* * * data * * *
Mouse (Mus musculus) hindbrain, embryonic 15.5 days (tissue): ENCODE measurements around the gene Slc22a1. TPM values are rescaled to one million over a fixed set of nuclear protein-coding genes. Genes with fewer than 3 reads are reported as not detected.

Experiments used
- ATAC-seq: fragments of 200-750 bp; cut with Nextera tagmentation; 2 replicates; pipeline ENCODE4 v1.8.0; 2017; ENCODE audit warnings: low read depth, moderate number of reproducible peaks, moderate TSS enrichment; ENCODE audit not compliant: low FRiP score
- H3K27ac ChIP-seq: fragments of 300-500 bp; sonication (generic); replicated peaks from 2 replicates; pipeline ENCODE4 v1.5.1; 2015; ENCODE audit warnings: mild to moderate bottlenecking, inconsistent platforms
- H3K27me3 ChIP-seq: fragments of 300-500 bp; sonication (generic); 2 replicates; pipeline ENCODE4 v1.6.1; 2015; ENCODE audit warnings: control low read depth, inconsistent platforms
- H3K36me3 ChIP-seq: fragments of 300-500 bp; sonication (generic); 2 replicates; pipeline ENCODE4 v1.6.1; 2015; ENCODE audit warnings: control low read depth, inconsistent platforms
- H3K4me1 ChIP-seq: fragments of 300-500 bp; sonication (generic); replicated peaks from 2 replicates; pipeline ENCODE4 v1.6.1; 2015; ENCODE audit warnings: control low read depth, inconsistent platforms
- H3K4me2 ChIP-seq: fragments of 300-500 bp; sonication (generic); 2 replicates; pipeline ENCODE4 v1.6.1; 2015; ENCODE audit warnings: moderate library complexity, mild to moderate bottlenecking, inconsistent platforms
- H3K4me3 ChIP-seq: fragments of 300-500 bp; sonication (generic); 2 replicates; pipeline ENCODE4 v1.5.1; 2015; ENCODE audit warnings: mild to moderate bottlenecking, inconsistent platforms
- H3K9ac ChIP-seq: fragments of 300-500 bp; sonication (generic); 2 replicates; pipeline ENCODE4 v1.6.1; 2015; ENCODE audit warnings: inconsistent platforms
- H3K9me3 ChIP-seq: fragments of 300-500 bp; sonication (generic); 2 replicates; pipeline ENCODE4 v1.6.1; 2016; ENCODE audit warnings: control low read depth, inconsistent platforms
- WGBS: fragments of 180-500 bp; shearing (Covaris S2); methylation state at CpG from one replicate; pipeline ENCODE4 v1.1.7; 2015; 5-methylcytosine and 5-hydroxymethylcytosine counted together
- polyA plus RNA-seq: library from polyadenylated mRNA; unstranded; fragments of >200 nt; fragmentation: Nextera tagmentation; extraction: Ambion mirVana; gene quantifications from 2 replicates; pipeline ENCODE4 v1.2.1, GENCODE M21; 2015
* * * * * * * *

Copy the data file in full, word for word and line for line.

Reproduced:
Mouse (Mus musculus) hindbrain, embryonic 15.5 days (tissue): ENCODE measurements around the gene Slc22a1. TPM values are rescaled to one million over a fixed set of nuclear protein-coding genes. Genes with fewer than 3 reads are reported as not detected.

Experiments used
- ATAC-seq: fragments of 200-750 bp; cut with Nextera tagmentation; 2 replicates; pipeline ENCODE4 v1.8.0; 2017; ENCODE audit warnings: low read depth, moderate number of reproducible peaks, moderate TSS enrichment; ENCODE audit not compliant: low FRiP score
- H3K27ac ChIP-seq: fragments of 300-500 bp; sonication (generic); replicated peaks from 2 replicates; pipeline ENCODE4 v1.5.1; 2015; ENCODE audit warnings: mild to moderate bottlenecking, inconsistent platforms
- H3K27me3 ChIP-seq: fragments of 300-500 bp; sonication (generic); 2 replicates; pipeline ENCODE4 v1.6.1; 2015; ENCODE audit warnings: control low read depth, inconsistent platforms
- H3K36me3 ChIP-seq: fragments of 300-500 bp; sonication (generic); 2 replicates; pipeline ENCODE4 v1.6.1; 2015; ENCODE audit warnings: control low read depth, inconsistent platforms
- H3K4me1 ChIP-seq: fragments of 300-500 bp; sonication (generic); replicated peaks from 2 replicates; pipeline ENCODE4 v1.6.1; 2015; ENCODE audit warnings: control low read depth, inconsistent platforms
- H3K4me2 ChIP-seq: fragments of 300-500 bp; sonication (generic); 2 replicates; pipeline ENCODE4 v1.6.1; 2015; ENCODE audit warnings: moderate library complexity, mild to moderate bottlenecking, inconsistent platforms
- H3K4me3 ChIP-seq: fragments of 300-500 bp; sonication (generic); 2 replicates; pipeline ENCODE4 v1.5.1; 2015; ENCODE audit warnings: mild to moderate bottlenecking, inconsistent platforms
- H3K9ac ChIP-seq: fragments of 300-500 bp; sonication (generic); 2 replicates; pipeline ENCODE4 v1.6.1; 2015; ENCODE audit warnings: inconsistent platforms
- H3K9me3 ChIP-seq: fragments of 300-500 bp; sonication (generic); 2 replicates; pipeline ENCODE4 v1.6.1; 2016; ENCODE audit warnings: control low read depth, inconsistent platforms
- WGBS: fragments of 180-500 bp; shearing (Covaris S2); methylation state at CpG from one replicate; pipeline ENCODE4 v1.1.7; 2015; 5-methylcytosine and 5-hydroxymethylcytosine counted together
- polyA plus RNA-seq: library from polyadenylated mRNA; unstranded; fragments of >200 nt; fragmentation: Nextera tagmentation; extraction: Ambion mirVana; gene quantifications from 2 replicates; pipeline ENCODE4 v1.2.1, GENCODE M21; 2015